Consider your priorities: Do you want to hike through the Highlands or into some of the trickier areas of the north? Plan your travel for June, July or August. Are you more interested in snowshoeing or glacier walking? Find a tour company to take you to some of the prettiest spots during December, January or February. All other months offer great hikes, it just depends on the weather forecast for the day.

The best times to cycle in Iceland

Cycling the Ring Road is ambitious, but the views make it all worthwhile. Plan your trip during the summertime — preferably late June — for the most daylight. The sun stays up practically around the clock during this season, making it easy to bike long into the night without worrying about visibility. But don’t forget your eye mask if you actually want to sleep.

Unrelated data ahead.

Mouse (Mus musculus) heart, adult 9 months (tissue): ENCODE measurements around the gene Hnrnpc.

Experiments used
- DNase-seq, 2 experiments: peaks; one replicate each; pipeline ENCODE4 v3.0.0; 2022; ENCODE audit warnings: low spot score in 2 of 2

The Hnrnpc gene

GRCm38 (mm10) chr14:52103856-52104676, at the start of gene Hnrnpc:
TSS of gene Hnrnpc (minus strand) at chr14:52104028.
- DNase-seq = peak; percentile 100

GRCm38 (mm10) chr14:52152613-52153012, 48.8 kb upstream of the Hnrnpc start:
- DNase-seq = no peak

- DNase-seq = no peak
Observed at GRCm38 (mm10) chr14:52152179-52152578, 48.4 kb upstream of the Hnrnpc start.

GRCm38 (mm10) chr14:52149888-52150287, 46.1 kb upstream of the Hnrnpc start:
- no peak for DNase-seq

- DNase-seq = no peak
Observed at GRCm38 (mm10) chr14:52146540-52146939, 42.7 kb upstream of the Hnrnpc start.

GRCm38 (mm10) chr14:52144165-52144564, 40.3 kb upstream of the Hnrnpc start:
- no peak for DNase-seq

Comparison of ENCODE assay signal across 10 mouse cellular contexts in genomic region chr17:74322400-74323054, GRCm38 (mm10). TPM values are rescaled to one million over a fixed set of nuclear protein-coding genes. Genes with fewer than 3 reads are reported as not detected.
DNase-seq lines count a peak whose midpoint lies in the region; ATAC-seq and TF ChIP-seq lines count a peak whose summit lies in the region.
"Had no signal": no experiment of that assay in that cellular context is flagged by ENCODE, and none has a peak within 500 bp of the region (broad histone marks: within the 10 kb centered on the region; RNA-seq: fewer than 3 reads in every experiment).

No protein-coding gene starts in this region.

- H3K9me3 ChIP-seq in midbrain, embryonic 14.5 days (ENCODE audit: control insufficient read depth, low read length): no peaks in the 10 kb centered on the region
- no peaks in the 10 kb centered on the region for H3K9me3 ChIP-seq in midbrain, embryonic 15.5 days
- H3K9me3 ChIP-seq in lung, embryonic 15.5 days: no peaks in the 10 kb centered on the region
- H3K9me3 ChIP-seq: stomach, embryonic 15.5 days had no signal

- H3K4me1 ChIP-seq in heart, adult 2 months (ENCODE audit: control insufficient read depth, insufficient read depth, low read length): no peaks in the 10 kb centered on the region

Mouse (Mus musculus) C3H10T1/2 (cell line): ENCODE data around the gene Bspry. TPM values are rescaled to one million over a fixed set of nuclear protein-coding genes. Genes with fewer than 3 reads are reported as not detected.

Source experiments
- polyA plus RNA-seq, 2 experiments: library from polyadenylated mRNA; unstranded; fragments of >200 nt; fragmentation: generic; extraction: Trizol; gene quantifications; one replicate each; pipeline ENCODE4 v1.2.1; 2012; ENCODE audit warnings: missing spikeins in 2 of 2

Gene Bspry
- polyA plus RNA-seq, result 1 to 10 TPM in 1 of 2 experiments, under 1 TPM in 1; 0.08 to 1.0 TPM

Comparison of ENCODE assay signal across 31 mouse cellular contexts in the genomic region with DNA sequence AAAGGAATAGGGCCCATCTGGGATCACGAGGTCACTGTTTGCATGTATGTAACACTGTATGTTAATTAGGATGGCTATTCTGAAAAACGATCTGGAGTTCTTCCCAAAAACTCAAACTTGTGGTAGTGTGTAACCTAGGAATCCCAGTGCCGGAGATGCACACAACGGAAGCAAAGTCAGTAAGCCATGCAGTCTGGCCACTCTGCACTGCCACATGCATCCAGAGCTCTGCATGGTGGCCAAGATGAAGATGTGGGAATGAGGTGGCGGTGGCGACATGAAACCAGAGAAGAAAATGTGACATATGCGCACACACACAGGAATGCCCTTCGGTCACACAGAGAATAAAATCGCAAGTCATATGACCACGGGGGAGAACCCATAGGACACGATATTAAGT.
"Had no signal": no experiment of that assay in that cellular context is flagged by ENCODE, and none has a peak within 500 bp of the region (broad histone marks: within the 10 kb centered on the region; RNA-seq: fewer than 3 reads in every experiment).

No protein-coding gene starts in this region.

Route 1 Iceland aka Ring Road through Geysir, Iceland. (Photo by Kalle Kortelainen/Unsplash)
Route 1, aka the Ring Road, passing through Geysir, Iceland. KALLE KORTELAINEN/UNSPLASH

The best times to drive around Iceland

Let’s settle one thing: You can drive around Iceland during any time of the year, you’re just going to have different types of weather to worry about. You must choose if you want a leisurely, sunny road trip or if you are just looking to get from Point A to Point B. If you anticipate any snow during your trip, make sure your car has four-wheel drive. You will thank yourself over and over again.

Driving through the snow can be brutal. (Photo by Robert Bye/Unsplash)
Driving through the snow can be brutal. ROBERT BYE/UNSPLASH

It may seem obvious, but if you want a true road trip, go during the summertime when sunlight is abundant. Book your road trip around Iceland for July and you’ll never regret it.